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The Chief of the Tribe

It was just when we were about to shoot her second outfit that the bomb alert went off: a loud droning siren started to wail across the city to warn the citizens of Tel Aviv to run for cover. As soon as a foreign missile, in this case, one shot directly from the Gaza strip, enters the city’s airspace the alarm sounds, giving everyone ninety seconds to hide in a basement shelter or the stairwell, which we were told is the safest, most secure place in any building. Since it was Shabbat, most of Liat’s neighbors were home and found each other in the hallway. If we had drinks, we could have held a little fashion party there, because as my friend pointed out, there was a journalist, an editor, a jewelry designer, a blogger and a bridal designer in that stairwell. Oh and a dog! And for some this wasn’t the first time so things were a kind of lighthearted. I on the other hand sat on the steps holding my head and muttering desperate Hail Marys – everyone felt a little bit sorry for the poor tourist. “After going through the Gulf War, when we had to sit in a residential secure space with gas masks and carry the masks with us whenever we went out, I’m less scared,” says Liat relieved. “Today we have the Iron Dome to thank for taking down the rockets and keeping us safe.” When the ninety seconds are up, and you are close enough to the spot, you can hear a distant BOOM, indicating that the rocket was intercepted or exploded or dropped – I’m still not 100% sure what creates the sound. In any case, this was my third bomb alert this week and I’d just about had it.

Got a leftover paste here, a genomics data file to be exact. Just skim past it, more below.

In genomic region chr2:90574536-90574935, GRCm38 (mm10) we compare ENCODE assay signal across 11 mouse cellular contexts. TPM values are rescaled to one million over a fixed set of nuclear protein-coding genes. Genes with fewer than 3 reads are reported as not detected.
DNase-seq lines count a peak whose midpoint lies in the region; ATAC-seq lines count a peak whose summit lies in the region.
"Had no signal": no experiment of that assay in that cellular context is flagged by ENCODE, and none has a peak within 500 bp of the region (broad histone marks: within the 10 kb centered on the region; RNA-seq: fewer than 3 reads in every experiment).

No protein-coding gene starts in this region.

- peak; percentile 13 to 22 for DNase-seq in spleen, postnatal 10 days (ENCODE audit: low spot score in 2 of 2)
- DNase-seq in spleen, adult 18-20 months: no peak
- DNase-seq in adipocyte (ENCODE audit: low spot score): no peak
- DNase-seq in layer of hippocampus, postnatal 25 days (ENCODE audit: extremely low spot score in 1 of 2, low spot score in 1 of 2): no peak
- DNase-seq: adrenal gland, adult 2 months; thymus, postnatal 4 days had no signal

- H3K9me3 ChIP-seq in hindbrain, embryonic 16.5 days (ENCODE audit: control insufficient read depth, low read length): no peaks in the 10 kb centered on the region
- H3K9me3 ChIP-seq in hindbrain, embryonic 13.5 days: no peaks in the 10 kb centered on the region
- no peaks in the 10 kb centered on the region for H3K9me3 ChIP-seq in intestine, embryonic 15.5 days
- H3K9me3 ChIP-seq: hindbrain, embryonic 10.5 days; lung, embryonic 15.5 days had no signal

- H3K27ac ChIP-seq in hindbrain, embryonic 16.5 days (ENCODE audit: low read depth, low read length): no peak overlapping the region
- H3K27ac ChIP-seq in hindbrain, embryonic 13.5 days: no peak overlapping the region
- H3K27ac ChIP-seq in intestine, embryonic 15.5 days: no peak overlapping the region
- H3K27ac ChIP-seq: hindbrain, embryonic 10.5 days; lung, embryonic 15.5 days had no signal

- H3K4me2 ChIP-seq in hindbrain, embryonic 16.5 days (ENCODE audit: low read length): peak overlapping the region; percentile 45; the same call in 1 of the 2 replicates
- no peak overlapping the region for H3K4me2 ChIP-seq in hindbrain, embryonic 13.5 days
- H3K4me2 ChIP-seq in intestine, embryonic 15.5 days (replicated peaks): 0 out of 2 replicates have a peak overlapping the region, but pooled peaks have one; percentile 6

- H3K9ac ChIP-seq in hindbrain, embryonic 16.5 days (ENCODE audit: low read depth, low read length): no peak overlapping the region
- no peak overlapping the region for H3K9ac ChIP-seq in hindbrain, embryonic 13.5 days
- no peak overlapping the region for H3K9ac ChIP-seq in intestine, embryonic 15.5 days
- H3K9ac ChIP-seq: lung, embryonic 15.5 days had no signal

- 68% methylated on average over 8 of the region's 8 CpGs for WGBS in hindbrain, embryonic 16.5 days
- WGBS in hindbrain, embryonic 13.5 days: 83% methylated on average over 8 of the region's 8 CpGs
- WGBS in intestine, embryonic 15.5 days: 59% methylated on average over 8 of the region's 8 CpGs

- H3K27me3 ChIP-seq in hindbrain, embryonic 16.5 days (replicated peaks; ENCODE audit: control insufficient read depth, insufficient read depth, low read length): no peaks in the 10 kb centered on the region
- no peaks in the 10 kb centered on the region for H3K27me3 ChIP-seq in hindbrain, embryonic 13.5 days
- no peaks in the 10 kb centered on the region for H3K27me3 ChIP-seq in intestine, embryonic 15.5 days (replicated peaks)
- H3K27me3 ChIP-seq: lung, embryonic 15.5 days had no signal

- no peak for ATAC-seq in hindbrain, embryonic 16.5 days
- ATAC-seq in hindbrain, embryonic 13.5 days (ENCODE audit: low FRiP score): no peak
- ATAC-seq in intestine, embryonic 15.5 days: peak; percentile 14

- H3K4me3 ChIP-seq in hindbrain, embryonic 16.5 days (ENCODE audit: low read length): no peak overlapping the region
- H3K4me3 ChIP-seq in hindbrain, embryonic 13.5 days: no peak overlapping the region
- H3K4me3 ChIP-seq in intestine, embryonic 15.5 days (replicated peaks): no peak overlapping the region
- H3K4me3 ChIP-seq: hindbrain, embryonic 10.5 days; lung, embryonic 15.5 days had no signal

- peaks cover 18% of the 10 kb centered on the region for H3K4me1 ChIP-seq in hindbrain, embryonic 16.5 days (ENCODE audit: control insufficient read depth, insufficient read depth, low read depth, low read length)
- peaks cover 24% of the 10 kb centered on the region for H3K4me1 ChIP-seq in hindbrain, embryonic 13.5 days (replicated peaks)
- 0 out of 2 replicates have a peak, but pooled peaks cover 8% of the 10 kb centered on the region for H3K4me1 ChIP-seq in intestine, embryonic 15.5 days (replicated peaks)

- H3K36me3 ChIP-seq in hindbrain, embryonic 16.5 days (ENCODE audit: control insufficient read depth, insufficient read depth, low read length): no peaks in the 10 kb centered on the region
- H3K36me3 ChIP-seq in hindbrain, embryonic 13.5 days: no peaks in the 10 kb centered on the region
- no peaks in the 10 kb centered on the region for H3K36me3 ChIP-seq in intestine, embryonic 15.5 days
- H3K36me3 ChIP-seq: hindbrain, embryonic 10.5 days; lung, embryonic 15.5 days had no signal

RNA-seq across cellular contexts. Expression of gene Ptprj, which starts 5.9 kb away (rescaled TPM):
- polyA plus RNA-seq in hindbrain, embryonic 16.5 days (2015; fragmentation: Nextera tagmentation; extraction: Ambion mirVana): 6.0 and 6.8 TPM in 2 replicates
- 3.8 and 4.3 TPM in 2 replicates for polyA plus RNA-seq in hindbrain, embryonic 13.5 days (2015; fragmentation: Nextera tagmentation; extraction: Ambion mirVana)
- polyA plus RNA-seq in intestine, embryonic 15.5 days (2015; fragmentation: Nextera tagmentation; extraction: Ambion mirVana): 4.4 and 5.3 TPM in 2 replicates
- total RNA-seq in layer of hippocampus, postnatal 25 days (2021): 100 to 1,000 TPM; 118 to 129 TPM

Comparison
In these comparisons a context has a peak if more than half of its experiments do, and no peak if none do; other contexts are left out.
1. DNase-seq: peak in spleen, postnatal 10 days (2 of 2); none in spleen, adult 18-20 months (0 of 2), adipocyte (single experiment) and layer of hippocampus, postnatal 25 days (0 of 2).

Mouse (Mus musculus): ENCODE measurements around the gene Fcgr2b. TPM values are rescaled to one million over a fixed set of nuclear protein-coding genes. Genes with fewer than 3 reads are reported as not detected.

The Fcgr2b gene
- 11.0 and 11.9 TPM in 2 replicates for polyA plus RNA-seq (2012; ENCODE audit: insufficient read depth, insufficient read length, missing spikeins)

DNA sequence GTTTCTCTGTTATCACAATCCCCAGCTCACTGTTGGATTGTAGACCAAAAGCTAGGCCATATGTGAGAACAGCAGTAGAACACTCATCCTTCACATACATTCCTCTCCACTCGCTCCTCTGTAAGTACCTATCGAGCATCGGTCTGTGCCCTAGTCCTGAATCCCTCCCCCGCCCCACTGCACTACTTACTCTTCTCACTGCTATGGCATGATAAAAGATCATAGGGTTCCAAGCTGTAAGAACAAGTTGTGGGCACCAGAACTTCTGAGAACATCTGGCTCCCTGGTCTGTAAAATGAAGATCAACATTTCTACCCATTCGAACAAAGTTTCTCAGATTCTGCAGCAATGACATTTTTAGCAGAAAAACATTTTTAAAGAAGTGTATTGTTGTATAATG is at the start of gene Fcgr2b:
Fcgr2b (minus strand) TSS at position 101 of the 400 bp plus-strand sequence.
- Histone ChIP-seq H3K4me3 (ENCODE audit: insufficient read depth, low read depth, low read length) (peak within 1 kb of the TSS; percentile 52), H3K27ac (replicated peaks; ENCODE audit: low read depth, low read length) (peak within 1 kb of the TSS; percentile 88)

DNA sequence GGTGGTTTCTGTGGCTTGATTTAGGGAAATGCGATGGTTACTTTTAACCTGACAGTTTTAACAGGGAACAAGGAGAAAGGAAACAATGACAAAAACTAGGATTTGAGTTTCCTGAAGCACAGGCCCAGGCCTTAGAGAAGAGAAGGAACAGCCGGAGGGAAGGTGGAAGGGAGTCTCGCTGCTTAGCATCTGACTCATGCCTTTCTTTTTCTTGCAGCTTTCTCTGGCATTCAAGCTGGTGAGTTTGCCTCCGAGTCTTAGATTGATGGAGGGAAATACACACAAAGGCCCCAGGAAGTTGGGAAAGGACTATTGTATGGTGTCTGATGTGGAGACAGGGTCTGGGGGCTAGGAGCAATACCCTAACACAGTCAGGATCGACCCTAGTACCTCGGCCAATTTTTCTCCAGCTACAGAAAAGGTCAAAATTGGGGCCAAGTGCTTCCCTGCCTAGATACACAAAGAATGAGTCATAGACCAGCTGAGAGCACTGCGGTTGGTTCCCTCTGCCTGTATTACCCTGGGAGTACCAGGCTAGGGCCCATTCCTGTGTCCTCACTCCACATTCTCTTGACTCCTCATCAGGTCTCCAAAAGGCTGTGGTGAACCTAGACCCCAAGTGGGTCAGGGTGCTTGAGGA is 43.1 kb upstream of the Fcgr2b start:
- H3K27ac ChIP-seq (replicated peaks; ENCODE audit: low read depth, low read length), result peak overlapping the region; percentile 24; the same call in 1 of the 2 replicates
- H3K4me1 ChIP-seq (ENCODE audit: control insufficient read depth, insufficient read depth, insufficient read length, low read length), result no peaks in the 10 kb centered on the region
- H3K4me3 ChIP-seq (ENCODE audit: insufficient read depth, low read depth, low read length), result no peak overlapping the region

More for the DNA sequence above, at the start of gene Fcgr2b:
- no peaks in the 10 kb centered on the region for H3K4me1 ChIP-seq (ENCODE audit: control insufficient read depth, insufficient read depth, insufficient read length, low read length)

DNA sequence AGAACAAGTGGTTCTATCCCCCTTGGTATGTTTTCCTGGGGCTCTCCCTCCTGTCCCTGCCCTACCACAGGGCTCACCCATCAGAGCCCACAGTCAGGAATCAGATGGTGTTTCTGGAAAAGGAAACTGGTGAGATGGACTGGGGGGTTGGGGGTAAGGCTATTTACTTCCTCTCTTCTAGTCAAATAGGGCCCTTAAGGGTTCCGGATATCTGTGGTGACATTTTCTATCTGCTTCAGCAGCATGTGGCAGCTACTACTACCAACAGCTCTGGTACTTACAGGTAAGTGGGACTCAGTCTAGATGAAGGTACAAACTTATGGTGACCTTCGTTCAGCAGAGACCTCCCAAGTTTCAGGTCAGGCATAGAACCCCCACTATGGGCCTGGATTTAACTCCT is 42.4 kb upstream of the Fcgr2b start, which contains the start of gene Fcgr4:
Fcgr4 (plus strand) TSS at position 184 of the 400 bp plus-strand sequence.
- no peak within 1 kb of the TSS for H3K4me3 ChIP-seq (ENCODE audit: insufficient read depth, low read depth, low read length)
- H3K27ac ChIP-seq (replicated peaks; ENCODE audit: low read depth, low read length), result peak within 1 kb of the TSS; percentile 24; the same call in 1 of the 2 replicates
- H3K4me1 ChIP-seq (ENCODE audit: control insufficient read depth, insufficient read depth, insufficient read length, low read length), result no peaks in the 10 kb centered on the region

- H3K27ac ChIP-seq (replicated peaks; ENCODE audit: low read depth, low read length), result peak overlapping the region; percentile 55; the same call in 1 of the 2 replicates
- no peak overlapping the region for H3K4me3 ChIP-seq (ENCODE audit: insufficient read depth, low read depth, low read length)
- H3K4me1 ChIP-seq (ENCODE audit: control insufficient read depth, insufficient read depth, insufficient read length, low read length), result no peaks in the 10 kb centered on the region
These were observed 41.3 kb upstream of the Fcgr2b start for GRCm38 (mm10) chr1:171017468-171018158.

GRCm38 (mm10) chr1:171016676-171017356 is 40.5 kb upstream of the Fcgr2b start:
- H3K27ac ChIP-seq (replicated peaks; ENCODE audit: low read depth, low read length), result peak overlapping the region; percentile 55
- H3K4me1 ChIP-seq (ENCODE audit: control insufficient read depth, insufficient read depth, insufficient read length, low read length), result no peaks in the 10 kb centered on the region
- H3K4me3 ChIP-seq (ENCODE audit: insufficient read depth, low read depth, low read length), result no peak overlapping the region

Liat Topel’s mom is from Iran but has lived in Israel since she was a little girl. Her dad was born in Tel Aviv but his parents were Polish and German. “Most of the people you meet in Israel are a mix from a few places,” explains Liat. (Look up Zionism and Aliya!) “Once you are in Israel however, everybody is the same. But I have to say that the Persian cuisine is, by far, the tastiest! I hope my German grandmother doesn’t read this…” The family furniture business, Renby was set up on her mom’s side. “We import home textiles from the leading brands such as Missoni, Etro, Hermes and Frette. My curtains, pillows and linens are from the store.” And it seems that all the Topel offspring, including Liat has something to do with fashion. She has a couple of siblings who work in the fashion industry in China, a brother in the hotel business and Liat, the Chief of the Tribe, just launched her second line of jewelry under the name “DAJ Darya”. (DAJ stands for Design, Art, Jewelry, and Darya is the name she wants to give to her daughter one day. It has a few noble meanings in different languages.)

It’s kind of surreal to be taking pictures after a bomb just went off, but it’s much more fun than watching the news so we just went right back into it. We uncorked a bottle of champagne and gobbled down Krembos, Liat’s favorite dessert – “it’s only 25 calories!” She ended up choosing a few Gianni Versace pieces that belonged to her grandmother and matched up each outfit with a set of her own jewelry. While her first collection was completely custom-made and special order, her second collection was created “by the inspiration of ‘Drops Of Rain'”. Whoever purchases a piece will end up lending her name to it. (I am now the proud owner of the ‘Natalie Joos’ fringed, gold plated rain drop necklace! See if you can find which one it is!) “I believe in an individual world where everyone has their own, unique style as a different way to present themselves,” clarifies Liat. “Jewelry is a part of this presentation. This is why I refer to my work as Art. When I started my work I discovered that I combined both my grandfathers’ professions – one was in diamonds and jewelry and the other one in textiles. Funny no?!”

 

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